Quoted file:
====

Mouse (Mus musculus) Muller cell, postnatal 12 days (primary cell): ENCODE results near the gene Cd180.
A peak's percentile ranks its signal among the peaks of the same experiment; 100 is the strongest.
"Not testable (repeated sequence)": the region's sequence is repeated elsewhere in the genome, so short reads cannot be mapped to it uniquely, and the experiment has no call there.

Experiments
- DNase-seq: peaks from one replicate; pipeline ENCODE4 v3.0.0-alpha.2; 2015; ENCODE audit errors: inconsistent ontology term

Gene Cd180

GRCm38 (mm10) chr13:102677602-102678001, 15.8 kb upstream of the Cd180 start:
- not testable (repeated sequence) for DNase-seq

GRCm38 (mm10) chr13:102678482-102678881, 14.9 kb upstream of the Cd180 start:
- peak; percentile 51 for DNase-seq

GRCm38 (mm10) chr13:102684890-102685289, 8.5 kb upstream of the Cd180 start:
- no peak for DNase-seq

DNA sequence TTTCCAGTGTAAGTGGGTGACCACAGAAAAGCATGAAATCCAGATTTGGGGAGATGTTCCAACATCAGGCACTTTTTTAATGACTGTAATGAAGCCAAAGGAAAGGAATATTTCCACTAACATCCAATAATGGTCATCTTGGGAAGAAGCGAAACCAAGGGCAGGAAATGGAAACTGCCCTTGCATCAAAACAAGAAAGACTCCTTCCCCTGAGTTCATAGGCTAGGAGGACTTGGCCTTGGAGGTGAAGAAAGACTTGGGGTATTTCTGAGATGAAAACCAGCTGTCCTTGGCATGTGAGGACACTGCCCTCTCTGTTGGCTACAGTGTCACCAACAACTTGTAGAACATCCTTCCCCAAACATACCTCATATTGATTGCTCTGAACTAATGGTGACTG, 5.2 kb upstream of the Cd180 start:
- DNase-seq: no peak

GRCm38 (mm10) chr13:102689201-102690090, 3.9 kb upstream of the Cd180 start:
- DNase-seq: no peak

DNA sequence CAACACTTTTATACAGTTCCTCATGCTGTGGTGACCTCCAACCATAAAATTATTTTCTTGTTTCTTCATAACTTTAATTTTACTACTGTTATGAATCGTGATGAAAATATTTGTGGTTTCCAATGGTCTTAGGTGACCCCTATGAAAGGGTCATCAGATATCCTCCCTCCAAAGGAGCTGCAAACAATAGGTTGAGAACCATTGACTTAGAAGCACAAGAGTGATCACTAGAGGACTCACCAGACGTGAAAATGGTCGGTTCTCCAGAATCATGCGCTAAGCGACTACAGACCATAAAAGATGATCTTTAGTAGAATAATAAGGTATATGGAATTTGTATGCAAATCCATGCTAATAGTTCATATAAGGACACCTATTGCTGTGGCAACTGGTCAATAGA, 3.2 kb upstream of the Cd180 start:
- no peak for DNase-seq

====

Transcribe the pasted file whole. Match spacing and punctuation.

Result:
Mouse (Mus musculus) Muller cell, postnatal 12 days (primary cell): ENCODE results near the gene Cd180.
A peak's percentile ranks its signal among the peaks of the same experiment; 100 is the strongest.
"Not testable (repeated sequence)": the region's sequence is repeated elsewhere in the genome, so short reads cannot be mapped to it uniquely, and the experiment has no call there.

Experiments
- DNase-seq: peaks from one replicate; pipeline ENCODE4 v3.0.0-alpha.2; 2015; ENCODE audit errors: inconsistent ontology term

Gene Cd180

GRCm38 (mm10) chr13:102677602-102678001, 15.8 kb upstream of the Cd180 start:
- not testable (repeated sequence) for DNase-seq

GRCm38 (mm10) chr13:102678482-102678881, 14.9 kb upstream of the Cd180 start:
- peak; percentile 51 for DNase-seq

GRCm38 (mm10) chr13:102684890-102685289, 8.5 kb upstream of the Cd180 start:
- no peak for DNase-seq

DNA sequence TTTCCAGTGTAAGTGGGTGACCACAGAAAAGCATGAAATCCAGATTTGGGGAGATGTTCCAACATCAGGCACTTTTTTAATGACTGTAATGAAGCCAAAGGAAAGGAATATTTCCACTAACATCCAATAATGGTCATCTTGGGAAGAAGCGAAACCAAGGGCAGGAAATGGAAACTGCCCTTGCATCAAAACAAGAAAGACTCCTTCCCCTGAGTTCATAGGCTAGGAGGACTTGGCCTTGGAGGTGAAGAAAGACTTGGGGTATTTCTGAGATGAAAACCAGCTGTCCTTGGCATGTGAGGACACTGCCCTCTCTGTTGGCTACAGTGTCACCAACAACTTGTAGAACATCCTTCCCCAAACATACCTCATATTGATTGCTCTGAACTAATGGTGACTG, 5.2 kb upstream of the Cd180 start:
- DNase-seq: no peak

GRCm38 (mm10) chr13:102689201-102690090, 3.9 kb upstream of the Cd180 start:
- DNase-seq: no peak

DNA sequence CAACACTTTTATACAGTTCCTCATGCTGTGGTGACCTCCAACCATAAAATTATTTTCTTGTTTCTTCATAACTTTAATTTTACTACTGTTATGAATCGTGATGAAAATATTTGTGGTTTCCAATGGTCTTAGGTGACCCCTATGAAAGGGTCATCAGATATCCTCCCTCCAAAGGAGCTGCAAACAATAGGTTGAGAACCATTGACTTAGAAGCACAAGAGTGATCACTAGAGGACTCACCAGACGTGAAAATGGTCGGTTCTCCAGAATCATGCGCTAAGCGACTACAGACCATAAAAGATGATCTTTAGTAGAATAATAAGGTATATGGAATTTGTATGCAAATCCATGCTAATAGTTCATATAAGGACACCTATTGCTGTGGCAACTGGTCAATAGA, 3.2 kb upstream of the Cd180 start:
- no peak for DNase-seq